Hunters can apply for the reservation drawing by phone on work days from 8 a.m. until 5 p.m. Sept. 1 through Sept. 18 by calling (800) 797-3949. When calling to apply, hunters need to know their conservation identification number, which is printed on the back of Conservation Heritage Cards and all hunting and fishing permits. They also must have selected up to four areas where they wish to hunt and whether they have a preferred day of the week to hunt or will take the first available date.
Charles S. Long of Hartsburg wasn't looking for a lesson in wildlife law when he spotted a big dead bird beside Highway 63 the day after Christmas in 1980, but he got one. And thanks to his honesty and persistence, Runge Conservation Nature Center now has a display mount of a great horned owl.
Long stopped to examine the road-killed bird and found it in almost perfect condition. Thinking it would look good in his den, he took it to a taxidermist. There he got an unpleasant surprise.
"He told me I had broken several laws, some of them federal, and he would have nothing to do with the owl," recalls Long.
Rather than compound his error, Long went straight to his boss, the superintendent of the Missouri Highway Patrol, and asked for help. They decided to request permission from the U.S. Fish and Wildlife Service to have the owl mounted for display in the Patrol's museum.
Federal officials weren't happy about Long's having the owl carcass, but they eventually granted permission to mount the bird.
Earlier this year the Patrol remodeled its museum and decided not to keep the owl mount. Long offered it to Runge Conservation Nature Center and, after getting permission from the Fish and Wildlife Service, moved the bird to its new home.
You can see the bird that taught Long a lesson about wildlife law in the nature center's main foyer. It also makes occasional appearances in nature center programs.
Missouri will host two national wildlife calling championships in August.
The U.S. Open Wild Turkey Calling Championships will start at 9 a.m. Aug. 29 in conjunction with the Outdoor Guide Sportsman's Classic outdoor show at the America's Center in St. Louis. The event will feature appearances by a bevy of nationally renowned turkey callers. Further information is available by calling Dawn Stoltz at (314) 846-3435, or Claudette Roper at (314) 535-9786.
State and regional qualifying contests for the World Duck Calling Contest will be held Aug. 28-29 at Sportsman's Outfitters and Marine in Lee's Summit.
Competition will begin at 6 p.m. Aug. 28 and at 8 a.m. Aug. 29. Winners will go on to compete in the World Championship Duck Calling Contest in Stuttgart, Ark.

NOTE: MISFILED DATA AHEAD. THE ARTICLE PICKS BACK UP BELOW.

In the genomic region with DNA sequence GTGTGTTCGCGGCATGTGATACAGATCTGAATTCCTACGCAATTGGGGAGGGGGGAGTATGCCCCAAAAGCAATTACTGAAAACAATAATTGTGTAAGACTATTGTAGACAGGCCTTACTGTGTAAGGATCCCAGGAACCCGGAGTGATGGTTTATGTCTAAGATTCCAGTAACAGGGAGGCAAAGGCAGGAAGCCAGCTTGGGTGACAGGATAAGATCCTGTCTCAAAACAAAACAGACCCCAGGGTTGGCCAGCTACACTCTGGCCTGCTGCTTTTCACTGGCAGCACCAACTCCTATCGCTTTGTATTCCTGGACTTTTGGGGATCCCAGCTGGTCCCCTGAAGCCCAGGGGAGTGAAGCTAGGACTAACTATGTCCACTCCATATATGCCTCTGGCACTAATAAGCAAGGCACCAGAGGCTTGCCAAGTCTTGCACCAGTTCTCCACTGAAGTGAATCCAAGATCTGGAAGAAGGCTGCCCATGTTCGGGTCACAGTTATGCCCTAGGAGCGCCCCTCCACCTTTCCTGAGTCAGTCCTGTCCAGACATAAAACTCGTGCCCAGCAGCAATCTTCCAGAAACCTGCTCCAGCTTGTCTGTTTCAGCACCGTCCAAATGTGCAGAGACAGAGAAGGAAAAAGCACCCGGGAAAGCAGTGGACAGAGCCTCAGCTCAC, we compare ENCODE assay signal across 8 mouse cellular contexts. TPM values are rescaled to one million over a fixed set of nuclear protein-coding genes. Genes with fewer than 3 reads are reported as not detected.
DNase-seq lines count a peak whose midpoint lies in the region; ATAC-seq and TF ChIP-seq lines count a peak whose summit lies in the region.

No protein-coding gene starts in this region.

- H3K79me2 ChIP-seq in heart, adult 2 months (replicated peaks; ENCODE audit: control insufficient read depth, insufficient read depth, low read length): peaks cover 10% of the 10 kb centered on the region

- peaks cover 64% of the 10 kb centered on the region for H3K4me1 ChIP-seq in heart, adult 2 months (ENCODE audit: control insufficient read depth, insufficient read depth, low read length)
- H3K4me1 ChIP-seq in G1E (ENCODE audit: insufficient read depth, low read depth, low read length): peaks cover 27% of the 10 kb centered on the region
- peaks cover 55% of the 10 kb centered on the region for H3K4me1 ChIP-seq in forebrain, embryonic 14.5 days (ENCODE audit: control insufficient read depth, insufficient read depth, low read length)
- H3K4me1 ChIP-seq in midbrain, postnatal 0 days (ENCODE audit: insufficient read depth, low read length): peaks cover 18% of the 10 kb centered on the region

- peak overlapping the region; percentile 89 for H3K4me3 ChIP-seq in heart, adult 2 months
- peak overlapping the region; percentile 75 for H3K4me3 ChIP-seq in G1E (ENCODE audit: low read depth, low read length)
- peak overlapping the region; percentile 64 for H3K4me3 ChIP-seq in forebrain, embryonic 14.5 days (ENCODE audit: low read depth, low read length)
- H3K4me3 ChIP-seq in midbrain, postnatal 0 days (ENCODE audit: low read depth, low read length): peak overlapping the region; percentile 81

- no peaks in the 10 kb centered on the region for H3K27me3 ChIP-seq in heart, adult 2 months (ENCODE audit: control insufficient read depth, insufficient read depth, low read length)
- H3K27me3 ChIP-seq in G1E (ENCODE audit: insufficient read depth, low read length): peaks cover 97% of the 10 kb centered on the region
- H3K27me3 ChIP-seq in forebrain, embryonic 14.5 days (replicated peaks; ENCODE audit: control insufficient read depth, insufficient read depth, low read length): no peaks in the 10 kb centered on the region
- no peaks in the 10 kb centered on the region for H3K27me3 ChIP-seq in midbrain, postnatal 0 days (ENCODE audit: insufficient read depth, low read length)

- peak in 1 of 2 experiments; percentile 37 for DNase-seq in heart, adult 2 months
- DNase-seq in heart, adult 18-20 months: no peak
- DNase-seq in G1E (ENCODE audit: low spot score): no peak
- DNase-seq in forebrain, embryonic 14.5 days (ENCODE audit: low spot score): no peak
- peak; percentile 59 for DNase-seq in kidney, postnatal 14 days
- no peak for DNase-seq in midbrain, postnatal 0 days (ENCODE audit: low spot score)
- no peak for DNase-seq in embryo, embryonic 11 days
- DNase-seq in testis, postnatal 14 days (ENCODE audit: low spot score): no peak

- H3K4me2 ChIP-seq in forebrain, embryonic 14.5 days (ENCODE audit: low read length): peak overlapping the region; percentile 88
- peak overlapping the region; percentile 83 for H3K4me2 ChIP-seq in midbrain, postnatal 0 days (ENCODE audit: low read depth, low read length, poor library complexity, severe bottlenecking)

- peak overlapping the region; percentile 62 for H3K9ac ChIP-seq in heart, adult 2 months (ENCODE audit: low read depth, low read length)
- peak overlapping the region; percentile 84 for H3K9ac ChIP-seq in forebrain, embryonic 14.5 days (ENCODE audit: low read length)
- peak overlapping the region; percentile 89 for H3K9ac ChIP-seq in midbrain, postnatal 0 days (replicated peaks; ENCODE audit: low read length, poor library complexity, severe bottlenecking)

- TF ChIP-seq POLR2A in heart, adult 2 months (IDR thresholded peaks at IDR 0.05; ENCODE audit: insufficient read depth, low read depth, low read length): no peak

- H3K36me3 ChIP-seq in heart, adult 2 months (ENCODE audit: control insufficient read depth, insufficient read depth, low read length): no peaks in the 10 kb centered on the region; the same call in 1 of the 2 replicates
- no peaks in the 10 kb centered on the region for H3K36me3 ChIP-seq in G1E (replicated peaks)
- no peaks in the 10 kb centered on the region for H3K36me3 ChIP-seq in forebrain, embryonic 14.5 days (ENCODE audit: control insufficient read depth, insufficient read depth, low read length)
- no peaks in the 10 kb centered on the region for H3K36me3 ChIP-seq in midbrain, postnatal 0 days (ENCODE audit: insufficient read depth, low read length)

This event also features demonstrations and displays by equipment manufacturers, custom call makers and decoy carvers. For more information, call (816) 524-2277.
A new bird is moving into Missouri, and conservation officials need the help of hunters and other conservation-minded citizens to monitor the species' spread.
The Eurasian collared dove (Streptopelia decaocto) spread across Europe earlier this century and now is moving rapidly across the United States. It first appeared in Florida during the early 1980s and was last reported in 22 of the lower 48 states.
The first documented report in Missouri came from Marion County this year. It has since been verified in Cape Girardeau and St. Louis counties.
The Eurasian collared dove is similar to the ringed turtle dove (Streptopelia risoria), a common pet-shop species that sometimes escapes from captivity. Both birds have a dark band on the back of the neck and more squared off tails than Missouri's native dove, the mourning dove (Zenaida macroura).
Eurasian collared doves are larger and grayer than mourning doves. Their call has three syllables, Kuk-koooo-kook, compared to the mourning doves' series of five to seven mournful coos. Unlike mourning doves, Eurasian collared doves often squawk in flight.
Eurasian collared doves and ringed turtle doves interbreed and produce hybrids. All three species frequent bird feeders and areas where waste grain is available.
Competition between the Eurasian collared dove and the native mourning dove seems to be minimal, but data to support this belief also is minimal. The exotic doves could compete with mourning doves for nesting sites or food. The new birds also might spread diseases among native species.
A study under way at the University of Florida is using DNA to identify sources of the introduced birds. Birdwatchers and dove hunters can help collect information. Sightings are critical and will help define range expansion and nesting activities.
Reports of Eurasian collared doves and ringed turtle doves seen at bird feeders can help scientists track the exotic species' spread. Hunters who kill these birds by mistake while hunting mourning doves can provide valuable information, too.
Please report any sightings to John H. Schulz, (573) 882-9880 ext. 3218, or Jim D. Wilson (573) 751-4115 ext. 196.
If you shoot or find a Eurasian collared dove or ringed turtle dove, DO NOT FREEZE IT. Freezing destroys any chance of looking for diseases or parasites. Keep specimens refrigerated or at room temperature and contact Schulz immediately.
Effective March 1, 1999
At its June meeting, the Conservation Commission approved the following changes in hunting and fishing permits and prices.